Wednesday, December 23, 2009
let the world's fare begin!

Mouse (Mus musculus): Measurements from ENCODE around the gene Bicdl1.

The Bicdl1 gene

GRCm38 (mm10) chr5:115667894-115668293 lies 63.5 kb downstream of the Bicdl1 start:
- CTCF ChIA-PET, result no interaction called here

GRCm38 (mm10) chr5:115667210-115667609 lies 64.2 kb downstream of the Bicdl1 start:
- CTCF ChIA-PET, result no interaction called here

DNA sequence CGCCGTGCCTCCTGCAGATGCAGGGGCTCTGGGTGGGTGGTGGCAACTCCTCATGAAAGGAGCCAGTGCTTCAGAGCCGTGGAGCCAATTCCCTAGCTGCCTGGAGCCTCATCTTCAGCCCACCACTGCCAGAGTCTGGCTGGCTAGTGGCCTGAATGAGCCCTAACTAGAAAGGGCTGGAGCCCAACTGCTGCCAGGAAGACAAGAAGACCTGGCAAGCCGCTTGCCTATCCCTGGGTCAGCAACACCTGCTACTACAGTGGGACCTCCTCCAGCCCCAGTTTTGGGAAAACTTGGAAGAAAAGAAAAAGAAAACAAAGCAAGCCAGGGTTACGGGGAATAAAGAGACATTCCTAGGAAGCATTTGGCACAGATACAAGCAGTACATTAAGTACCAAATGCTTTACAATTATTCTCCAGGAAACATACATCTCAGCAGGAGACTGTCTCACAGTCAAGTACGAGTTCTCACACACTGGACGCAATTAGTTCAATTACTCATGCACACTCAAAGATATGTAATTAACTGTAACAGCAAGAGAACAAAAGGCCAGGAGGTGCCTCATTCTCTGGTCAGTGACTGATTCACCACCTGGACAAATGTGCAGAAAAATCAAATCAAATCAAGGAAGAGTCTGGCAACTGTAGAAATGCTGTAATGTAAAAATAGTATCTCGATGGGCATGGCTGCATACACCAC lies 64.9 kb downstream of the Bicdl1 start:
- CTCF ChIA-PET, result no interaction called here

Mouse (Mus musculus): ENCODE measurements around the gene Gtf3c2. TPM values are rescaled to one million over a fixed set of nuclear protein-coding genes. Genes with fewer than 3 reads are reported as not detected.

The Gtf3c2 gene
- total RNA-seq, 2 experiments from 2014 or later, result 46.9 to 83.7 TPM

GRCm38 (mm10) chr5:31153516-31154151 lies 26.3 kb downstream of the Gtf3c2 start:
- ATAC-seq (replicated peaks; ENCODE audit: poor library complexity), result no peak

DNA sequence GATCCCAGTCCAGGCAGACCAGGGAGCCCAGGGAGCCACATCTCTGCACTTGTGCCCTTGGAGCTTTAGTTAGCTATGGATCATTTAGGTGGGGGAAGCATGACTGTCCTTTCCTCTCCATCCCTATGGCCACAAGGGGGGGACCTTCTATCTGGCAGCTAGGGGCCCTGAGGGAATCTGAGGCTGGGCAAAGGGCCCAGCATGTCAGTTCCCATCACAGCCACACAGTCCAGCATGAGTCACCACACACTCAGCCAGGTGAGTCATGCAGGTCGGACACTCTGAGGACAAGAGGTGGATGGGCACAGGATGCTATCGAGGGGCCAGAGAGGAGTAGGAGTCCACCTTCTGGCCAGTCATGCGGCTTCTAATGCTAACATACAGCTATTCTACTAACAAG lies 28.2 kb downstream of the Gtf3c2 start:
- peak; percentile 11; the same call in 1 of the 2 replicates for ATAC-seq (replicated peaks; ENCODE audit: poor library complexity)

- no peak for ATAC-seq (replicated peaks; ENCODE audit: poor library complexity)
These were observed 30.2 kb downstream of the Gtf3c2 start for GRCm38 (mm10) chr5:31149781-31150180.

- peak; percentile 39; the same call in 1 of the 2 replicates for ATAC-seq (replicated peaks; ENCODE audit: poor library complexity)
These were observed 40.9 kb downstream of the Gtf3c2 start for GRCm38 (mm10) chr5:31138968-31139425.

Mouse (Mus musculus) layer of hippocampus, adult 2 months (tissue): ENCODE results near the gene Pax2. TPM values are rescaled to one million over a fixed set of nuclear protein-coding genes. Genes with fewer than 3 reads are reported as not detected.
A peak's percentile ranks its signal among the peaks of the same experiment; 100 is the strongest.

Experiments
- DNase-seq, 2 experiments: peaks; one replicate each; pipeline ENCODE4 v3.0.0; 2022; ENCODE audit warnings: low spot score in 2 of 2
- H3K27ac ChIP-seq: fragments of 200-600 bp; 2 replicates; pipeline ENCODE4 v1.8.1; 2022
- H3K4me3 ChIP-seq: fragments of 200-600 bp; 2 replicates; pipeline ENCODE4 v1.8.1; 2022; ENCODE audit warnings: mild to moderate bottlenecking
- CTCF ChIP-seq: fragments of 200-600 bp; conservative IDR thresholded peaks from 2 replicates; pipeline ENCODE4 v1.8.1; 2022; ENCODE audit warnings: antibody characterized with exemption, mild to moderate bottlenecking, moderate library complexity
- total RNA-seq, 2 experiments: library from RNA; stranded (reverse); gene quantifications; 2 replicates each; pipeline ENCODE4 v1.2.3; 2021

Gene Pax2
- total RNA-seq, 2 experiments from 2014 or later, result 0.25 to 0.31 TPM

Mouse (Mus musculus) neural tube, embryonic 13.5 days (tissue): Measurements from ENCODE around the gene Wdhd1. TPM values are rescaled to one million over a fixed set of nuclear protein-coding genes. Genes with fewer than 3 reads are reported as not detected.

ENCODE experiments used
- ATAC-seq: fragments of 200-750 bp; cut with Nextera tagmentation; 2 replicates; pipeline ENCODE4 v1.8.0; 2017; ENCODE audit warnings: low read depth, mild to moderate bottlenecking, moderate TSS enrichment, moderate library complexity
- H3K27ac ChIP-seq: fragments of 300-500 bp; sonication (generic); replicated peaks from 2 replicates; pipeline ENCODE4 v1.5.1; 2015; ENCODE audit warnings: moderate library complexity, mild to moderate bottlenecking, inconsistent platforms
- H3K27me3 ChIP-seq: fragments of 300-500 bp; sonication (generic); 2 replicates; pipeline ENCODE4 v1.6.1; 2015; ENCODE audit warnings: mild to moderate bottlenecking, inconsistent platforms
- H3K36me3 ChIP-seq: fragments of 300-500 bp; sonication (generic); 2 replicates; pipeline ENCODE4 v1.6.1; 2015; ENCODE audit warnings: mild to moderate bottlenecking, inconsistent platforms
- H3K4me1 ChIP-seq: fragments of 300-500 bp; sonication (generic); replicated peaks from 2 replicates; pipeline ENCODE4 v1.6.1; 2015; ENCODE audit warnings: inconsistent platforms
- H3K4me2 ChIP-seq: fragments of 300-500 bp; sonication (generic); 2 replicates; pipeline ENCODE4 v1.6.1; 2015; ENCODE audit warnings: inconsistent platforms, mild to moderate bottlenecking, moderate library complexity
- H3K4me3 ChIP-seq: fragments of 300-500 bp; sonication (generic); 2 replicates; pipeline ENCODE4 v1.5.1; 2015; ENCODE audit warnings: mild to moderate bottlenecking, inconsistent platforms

This is a blog for all of you foodies, cooks and homemakers out there wanting to learn cooking techniques in various international cuisine. Being immersed in a melting pot of fun flavors from all over the world as we global citizens are, we sometimes take for granted the subtleties of authentic international cuisine. Even in our grocery stores we find over Americanized versions of foods that we know to be authentic. While these cheap knockoffs may offer a decent representation of the outstanding flavor profile, the heart of dish is missing. That means not only7 utilizing authentic ingredients whenever possible but understanding also the origins of these items and what they mean to certain cultures. A good portion of the foreign foods we are familiar with are a staple to these cultures, most times representing the only vegetable and protein sources available. In other words, peasant foods also known as comfort food. Be it ratatouille in France, or miso in Japan, getting to the heart of what you put into your mouth really adds a depth of flavor that simply can't be achieved from a box of "just add water" hogwash. I love learning about and cooking foods I am unfamiliar with, it adds a certain sense of accomplishment to be able to recreate something from another culture making it as authentic as possible- it seems to taste better too! I live in a small town and I know that there aren't that many if any international markets where a vast majority of people live but it is possible to acquire certain ingredients in grocery stores or mega marts. If there are recipes that you would like to try to create but you can't find the ingredients, maybe put it off till the next time you drive to your nearest large city and seek out these items. Many times it is possible to use substitute ingredients in your dish and still make it taste authentic, it just depends on what you're trying to achieve. I recently moved from Orlando, FL to Cocoa Beach. In Orlando, I could drive fifteen minutes and be within 2 miles of 3 Indian bazzars, 2 nice Asian markets and a few different Latin markets. Just up the road from this area was a really nice mediteranean shop. I can reach this places in an hour from where I am now, it's not that bad. If you're trying to put together a garam masala which is a basic freshly ground Indian spice mixture (not curry powder) you will be spending between $3 and $8 for each bottle of whole spices. This can be worth it if you use it frequently but why not just wait till the next time you have to drop someone off at the airport and make a food run? To each their own. Now that i've rambled on for far too long we'll get down to brass tacks. The purpose of my blog is to educate as well as inspire. I will be periodically posting recipes that I have created or compiled through research and development of my outlook on international cuisine, I would also really like the challenge from my readers to research and create recipes that I am unfamiliar with. In other words if you have always wanted to learn to make a certain dish or you ate out recently and you want to recreate what you ate- please email me and I will respond with a recipe and a brief summary of the dish. I look forward to anwering your challenges and learning new techniques that I can share with others!